Rain gardens are becoming better known across the country for their downstream benefits of reducing flooding and river pollution. But the teenagers who built one at Live Oak Classical School have found it can also be a cure for senioritis.
Since February, a dozen seniors have been working on a stormwater mitigation project at the private school, which sprawls over several downtown blocks.
Using a $5,000 grant, they are creating a crushed granite walkway leading to the cafeteria building on North Fourth Street and diverting stormwater from the roof that has long made for a soggy walk to lunch.
The roof runoff now travels through a new gutter system and into a series of rain barrels and into the rain garden the students recently completed. It is a shallow pit about 18 feet wide, lined with crushed granite and water-loving plants.
The storm water runoff soaks into the soil and waters the plants instead of running down the street and draining into a creek, where it could contribute to flooding and pollution.
It is a practice that has been championed by the U.S. Environmental Protection Agency and cities including Austin, which offers incentives to homeowners to built them. In the rainy metropolis of Seattle, an effort is underway to create 12,000 rain gardens to soak up some 160 million gallons of polluted runoff.
So far, the one at Live Oak has been doing its job, capturing and absorbing about 2,000 gallons of runoff from the storms that dumped more than 4 inches of rain on Waco early this month.
“It does exactly what it’s supposed to do,” said Melinda Johnson, a science teacher who oversaw the students and led a tour of the project Thursday. “Yesterday, it was filled up to here. I came out after the rain stopped, and it was completely drained.”
The project has also involved other Live Oak students in creating a mural and building planters that are also watered from runoff.
The students dug the rain garden after doing research and experiments on wetland plants and water pollution, as well as making field trips to a city water treatment plant and the Brazos River. They did soil pH sampling and soil infiltration tests and did a bit of engineering to get the water under an old driveway and into the rain garden.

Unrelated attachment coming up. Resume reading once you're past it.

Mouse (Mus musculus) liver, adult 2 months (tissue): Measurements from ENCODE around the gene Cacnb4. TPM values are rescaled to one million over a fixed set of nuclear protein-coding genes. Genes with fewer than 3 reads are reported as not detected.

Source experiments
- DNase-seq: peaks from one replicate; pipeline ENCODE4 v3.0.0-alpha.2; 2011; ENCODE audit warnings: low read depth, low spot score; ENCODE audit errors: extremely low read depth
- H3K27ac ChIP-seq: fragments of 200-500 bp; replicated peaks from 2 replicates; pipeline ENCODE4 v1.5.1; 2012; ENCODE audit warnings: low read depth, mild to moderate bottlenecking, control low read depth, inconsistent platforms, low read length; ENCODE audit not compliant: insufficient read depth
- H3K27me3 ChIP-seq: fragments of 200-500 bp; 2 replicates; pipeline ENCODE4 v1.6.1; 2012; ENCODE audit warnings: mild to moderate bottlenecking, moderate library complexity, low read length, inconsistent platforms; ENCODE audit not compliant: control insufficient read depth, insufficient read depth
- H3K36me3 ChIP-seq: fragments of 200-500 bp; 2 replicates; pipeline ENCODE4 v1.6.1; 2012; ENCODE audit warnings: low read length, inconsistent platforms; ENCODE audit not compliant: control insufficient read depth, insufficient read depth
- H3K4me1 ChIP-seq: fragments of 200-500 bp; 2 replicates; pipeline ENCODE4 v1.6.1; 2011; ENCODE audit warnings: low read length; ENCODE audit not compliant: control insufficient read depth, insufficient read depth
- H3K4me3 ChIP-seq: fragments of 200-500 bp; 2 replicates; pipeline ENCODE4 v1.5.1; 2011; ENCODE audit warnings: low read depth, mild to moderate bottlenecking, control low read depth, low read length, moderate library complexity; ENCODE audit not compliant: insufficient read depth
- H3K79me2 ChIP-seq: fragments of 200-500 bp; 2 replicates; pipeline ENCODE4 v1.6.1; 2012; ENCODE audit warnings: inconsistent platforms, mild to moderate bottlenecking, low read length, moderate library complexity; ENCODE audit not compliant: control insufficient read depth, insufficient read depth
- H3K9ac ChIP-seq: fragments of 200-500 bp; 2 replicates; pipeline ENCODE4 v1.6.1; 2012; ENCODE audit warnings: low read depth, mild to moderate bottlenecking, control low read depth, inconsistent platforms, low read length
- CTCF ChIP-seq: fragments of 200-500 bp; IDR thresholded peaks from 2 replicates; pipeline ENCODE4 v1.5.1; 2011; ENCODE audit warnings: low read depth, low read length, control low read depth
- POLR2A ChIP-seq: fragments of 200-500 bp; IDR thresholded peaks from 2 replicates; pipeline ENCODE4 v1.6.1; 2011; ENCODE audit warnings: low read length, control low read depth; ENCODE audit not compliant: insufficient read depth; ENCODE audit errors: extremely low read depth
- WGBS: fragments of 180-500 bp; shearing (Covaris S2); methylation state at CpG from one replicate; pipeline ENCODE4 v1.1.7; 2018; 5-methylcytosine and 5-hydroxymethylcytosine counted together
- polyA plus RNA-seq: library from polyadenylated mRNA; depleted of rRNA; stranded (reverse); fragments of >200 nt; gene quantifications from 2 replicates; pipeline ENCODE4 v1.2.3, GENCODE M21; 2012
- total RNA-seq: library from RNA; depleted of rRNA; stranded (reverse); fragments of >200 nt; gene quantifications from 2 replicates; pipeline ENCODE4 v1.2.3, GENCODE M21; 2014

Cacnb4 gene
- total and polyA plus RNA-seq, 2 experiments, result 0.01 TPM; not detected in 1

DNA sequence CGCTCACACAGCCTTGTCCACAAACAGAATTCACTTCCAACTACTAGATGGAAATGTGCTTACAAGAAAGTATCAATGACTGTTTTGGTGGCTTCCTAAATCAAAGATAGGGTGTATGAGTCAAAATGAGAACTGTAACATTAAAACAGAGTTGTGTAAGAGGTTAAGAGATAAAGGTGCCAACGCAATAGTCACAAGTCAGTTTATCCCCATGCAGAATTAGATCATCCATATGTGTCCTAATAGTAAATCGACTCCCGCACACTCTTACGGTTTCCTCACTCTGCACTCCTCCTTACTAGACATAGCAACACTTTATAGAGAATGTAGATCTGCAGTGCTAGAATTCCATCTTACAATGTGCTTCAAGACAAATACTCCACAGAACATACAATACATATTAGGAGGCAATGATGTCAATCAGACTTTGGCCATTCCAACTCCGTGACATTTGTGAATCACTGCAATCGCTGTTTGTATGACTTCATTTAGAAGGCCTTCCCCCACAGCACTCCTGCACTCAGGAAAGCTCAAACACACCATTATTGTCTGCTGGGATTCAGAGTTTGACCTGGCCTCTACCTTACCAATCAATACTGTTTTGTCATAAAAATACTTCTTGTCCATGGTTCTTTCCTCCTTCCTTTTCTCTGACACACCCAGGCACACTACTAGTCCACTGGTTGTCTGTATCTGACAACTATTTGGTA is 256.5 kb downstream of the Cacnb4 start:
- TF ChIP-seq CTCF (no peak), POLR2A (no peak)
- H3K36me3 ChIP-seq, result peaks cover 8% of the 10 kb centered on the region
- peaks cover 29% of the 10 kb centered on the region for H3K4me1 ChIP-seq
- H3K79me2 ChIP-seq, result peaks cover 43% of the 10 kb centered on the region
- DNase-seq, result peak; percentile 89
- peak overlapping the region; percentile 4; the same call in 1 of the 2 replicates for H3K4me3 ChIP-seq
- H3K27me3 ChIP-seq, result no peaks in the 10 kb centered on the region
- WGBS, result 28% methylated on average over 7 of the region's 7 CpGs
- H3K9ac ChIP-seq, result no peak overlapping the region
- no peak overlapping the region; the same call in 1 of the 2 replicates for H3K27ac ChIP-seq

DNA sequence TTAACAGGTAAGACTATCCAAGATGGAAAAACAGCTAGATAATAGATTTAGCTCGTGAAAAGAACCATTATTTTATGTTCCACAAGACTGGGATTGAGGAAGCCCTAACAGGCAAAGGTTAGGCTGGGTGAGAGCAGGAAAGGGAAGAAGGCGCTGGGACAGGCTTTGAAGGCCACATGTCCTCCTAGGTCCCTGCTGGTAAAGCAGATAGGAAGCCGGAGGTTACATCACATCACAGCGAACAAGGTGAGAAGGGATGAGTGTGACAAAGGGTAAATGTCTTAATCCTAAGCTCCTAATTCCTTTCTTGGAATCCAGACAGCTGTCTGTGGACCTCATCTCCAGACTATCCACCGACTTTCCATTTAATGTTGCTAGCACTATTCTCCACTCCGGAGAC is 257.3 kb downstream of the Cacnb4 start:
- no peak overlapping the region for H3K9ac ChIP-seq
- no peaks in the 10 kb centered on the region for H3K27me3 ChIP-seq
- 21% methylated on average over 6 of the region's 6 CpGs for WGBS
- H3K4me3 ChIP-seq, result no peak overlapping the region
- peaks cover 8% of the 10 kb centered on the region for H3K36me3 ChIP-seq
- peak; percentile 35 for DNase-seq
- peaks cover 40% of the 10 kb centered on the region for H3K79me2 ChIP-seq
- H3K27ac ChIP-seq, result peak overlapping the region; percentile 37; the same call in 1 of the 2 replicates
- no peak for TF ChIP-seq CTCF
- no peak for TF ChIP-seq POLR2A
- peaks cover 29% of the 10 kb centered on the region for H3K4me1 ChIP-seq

“For them to do that research and then be able to take it outside where they can immediately see the finished product is so rewarding to them,” Johnson said. “One of the parents told me she never saw her child so passionate about a project in his life.”
The Live Oak project is a great example of practical environmental education, said Anna Dunbar, a city of Waco environmental program manager who helped students with their research.
“I liked the fact that the students went out and saw where the water ponded and decided they should address the water runoff from an environmental perspective, versus solely an aesthetic issue,” Dunbar said.
Students have often been staying voluntarily after school to work on the project, in addition to class time, Johnson said. That work has involved breaking up concrete and rock with pickaxes and digging in mud.
“It was really fun, designing it and putting in the labor,” one of the seniors, Grace Morrison, said. “It’s weird, but I really enjoy being outside, getting to dig and actually do something with my hands.”
Rich Helmer, 18, who plans to attend Baylor University next fall, said the project has made him think about working as a civil engineer or landscape designer, “maybe designing rain gardens for businesses.”
Louisa Schorlerner, 17, said the project has made her pay attention to where stormwater goes when it rains, and how pollutants and trash get into rivers.
“It’s rekindled a love for science I’ve forgotten I had,” she said. “Especially being out here working with our hands and seeing how our ideas on paper are now are working successfully and helping the environment.”
In fact, she confessed that as she runs down the clock on her senior year, the stormwater project keeps her attention from wandering.
“It’s probably one of the only things I actually still care about and am invested in and want to keep pushing on,” she said.